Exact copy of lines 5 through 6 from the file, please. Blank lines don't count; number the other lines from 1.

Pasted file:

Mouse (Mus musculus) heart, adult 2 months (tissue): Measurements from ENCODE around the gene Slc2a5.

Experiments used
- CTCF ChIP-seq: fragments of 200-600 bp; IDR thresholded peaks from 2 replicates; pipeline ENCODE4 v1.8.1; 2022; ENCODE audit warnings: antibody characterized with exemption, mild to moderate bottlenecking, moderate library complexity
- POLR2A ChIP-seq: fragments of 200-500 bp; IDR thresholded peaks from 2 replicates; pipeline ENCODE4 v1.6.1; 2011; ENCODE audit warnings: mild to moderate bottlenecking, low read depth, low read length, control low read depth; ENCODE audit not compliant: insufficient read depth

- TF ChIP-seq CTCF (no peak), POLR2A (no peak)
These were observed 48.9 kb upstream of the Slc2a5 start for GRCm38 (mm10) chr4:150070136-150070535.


- TF ChIP-seq CTCF (no peak), POLR2A (no peak)
These were observed 48.9 kb upstream of the Slc2a5 start for GRCm38 (mm10) chr4:150070136-150070535.